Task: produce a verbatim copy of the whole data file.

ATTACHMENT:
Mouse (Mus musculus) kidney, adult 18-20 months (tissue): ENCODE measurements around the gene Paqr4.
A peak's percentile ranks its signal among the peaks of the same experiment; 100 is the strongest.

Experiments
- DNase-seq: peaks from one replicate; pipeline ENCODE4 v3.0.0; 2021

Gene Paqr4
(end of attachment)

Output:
Mouse (Mus musculus) kidney, adult 18-20 months (tissue): ENCODE measurements around the gene Paqr4.
A peak's percentile ranks its signal among the peaks of the same experiment; 100 is the strongest.

Experiments
- DNase-seq: peaks from one replicate; pipeline ENCODE4 v3.0.0; 2021

Gene Paqr4